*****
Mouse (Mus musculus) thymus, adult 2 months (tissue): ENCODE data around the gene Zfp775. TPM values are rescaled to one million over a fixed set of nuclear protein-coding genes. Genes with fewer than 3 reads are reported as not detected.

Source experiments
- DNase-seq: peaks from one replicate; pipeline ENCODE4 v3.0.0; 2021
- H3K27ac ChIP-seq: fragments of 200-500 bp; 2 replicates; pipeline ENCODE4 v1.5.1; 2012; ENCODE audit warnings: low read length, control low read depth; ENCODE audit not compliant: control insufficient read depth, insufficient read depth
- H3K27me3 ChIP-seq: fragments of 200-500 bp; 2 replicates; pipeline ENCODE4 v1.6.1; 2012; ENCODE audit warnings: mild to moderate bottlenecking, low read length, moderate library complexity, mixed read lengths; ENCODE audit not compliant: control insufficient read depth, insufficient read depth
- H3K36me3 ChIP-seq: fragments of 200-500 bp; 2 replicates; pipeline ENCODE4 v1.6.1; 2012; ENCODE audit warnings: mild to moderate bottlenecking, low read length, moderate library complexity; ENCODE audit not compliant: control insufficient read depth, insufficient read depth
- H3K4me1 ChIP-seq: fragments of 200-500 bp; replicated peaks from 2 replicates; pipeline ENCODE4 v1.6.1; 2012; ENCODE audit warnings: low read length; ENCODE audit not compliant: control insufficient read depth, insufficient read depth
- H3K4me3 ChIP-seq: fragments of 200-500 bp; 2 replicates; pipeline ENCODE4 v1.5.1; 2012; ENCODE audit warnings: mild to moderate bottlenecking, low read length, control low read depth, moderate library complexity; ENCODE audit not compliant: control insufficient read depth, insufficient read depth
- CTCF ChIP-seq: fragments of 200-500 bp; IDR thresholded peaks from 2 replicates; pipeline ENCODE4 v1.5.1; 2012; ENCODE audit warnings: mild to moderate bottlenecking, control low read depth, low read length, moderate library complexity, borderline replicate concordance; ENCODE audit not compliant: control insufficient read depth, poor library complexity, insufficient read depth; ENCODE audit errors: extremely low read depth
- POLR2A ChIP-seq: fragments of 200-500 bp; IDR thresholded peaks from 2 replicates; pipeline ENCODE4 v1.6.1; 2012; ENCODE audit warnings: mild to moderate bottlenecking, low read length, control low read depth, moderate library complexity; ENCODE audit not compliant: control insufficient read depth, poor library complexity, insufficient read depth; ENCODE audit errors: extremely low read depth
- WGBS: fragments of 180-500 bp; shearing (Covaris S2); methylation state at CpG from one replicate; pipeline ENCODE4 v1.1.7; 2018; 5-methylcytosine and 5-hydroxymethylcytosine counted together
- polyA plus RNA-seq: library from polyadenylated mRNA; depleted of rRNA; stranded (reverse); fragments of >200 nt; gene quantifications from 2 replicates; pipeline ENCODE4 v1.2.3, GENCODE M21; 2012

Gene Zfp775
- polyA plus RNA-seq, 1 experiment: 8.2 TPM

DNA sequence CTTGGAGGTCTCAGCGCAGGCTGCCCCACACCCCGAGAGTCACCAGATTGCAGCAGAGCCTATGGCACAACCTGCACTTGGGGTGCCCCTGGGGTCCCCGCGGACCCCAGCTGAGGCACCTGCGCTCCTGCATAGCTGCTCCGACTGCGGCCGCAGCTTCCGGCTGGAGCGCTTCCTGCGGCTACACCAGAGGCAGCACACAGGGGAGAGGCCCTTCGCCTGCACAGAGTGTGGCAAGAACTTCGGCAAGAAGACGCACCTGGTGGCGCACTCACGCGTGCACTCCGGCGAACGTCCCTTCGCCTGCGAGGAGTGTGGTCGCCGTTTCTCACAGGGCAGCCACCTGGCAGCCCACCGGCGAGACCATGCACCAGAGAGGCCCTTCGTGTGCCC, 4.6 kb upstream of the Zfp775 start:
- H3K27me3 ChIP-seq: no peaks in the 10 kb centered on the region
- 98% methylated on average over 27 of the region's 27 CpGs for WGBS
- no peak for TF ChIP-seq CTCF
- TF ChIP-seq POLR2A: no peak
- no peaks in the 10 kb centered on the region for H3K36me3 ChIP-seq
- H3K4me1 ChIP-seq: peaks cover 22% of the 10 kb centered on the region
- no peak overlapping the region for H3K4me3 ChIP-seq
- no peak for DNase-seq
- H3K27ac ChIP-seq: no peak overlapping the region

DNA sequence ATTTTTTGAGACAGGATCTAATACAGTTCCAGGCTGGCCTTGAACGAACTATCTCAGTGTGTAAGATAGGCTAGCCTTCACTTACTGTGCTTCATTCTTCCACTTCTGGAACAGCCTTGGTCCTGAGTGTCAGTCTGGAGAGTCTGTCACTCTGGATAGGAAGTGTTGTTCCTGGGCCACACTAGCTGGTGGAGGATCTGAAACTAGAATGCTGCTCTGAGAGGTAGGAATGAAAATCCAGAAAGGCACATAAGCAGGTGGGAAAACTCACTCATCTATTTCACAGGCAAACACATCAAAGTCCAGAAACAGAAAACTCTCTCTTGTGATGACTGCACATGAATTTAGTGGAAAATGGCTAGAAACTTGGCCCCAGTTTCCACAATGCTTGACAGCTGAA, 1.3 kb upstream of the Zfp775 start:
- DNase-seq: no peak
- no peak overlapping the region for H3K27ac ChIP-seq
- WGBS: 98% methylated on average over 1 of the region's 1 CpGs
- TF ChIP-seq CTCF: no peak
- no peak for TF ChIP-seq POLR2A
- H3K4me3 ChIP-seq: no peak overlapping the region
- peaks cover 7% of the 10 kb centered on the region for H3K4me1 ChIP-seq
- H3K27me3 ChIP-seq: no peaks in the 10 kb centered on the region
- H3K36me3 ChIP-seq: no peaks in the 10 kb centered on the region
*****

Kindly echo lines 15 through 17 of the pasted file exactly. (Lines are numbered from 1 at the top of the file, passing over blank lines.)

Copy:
DNA sequence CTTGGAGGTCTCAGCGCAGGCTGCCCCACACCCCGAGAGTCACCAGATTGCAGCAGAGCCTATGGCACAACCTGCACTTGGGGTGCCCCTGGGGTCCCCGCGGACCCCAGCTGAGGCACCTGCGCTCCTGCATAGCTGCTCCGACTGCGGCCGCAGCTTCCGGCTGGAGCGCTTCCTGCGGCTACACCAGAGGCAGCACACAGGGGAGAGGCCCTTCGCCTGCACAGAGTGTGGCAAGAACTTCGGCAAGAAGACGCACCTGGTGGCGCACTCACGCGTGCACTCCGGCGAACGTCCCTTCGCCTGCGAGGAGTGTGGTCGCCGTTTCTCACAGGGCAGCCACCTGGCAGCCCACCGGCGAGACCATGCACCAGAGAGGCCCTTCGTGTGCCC, 4.6 kb upstream of the Zfp775 start:
- H3K27me3 ChIP-seq: no peaks in the 10 kb centered on the region
- 98% methylated on average over 27 of the region's 27 CpGs for WGBS